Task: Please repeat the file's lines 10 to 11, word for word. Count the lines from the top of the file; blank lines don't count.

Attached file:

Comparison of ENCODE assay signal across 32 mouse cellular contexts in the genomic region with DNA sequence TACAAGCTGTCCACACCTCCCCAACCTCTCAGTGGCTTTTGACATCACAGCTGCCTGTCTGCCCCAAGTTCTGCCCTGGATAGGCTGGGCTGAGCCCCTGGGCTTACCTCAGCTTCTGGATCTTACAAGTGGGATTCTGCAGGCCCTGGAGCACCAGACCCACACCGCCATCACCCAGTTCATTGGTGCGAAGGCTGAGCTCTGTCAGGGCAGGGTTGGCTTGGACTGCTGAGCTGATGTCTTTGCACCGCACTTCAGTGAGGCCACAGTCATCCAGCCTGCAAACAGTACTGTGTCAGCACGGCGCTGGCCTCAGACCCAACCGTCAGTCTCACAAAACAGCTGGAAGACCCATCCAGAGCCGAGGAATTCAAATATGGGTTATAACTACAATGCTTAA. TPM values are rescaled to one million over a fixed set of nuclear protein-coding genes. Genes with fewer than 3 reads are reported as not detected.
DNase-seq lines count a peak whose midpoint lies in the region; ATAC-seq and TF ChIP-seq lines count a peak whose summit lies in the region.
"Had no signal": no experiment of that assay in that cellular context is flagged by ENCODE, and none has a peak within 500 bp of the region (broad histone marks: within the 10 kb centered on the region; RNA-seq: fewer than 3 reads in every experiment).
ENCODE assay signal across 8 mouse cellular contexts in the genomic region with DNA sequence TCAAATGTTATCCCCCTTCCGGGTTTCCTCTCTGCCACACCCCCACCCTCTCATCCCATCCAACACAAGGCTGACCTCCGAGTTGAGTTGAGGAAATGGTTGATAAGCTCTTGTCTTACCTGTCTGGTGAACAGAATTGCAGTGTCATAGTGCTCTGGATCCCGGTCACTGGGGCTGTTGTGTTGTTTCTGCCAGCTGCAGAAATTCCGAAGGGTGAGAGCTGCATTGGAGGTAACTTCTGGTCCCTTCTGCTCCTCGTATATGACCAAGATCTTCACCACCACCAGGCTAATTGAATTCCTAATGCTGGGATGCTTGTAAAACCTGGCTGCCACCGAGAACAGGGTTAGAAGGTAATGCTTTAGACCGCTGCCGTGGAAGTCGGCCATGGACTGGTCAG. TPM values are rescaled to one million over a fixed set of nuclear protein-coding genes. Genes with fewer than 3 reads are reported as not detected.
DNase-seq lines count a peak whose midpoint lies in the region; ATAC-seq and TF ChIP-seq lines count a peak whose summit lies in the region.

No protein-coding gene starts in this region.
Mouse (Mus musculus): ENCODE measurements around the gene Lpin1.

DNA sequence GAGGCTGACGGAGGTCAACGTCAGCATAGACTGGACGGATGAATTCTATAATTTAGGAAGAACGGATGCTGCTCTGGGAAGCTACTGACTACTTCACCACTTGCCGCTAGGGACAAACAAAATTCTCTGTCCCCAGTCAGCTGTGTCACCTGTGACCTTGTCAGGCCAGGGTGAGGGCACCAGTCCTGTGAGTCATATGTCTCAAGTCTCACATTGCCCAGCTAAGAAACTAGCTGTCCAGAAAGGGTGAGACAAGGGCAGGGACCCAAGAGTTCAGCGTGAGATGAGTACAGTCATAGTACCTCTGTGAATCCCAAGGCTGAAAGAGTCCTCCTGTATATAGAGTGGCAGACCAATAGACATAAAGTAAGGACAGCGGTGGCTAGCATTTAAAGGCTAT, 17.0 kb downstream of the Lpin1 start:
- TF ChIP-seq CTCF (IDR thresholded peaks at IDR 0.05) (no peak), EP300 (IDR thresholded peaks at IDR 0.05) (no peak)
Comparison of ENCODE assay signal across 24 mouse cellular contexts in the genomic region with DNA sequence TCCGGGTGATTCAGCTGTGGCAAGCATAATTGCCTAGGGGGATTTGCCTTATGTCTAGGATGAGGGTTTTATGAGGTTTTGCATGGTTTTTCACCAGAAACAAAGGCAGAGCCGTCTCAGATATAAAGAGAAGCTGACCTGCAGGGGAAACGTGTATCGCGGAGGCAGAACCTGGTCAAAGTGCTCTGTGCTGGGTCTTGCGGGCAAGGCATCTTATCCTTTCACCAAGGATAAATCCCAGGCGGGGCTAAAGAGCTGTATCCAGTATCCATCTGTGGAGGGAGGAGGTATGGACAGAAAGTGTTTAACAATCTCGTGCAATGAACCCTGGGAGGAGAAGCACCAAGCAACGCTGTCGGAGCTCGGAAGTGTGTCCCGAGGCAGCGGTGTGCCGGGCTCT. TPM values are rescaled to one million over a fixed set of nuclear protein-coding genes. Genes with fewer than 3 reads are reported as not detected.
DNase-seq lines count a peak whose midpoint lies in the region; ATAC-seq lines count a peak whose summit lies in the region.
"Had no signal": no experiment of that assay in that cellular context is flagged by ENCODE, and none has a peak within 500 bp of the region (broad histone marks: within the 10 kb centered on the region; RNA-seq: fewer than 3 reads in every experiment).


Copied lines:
Comparison of ENCODE assay signal across 24 mouse cellular contexts in the genomic region with DNA sequence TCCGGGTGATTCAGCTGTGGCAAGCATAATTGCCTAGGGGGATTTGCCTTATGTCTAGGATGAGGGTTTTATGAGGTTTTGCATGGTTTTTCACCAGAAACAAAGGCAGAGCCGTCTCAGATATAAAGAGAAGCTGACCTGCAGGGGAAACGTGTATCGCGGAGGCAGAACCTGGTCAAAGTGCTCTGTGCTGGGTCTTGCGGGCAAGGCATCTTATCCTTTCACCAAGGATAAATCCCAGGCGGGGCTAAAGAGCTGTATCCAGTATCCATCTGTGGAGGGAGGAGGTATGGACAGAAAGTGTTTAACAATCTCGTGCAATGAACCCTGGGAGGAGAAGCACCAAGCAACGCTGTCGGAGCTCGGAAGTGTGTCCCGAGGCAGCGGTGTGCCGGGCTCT. TPM values are rescaled to one million over a fixed set of nuclear protein-coding genes. Genes with fewer than 3 reads are reported as not detected.
DNase-seq lines count a peak whose midpoint lies in the region; ATAC-seq lines count a peak whose summit lies in the region.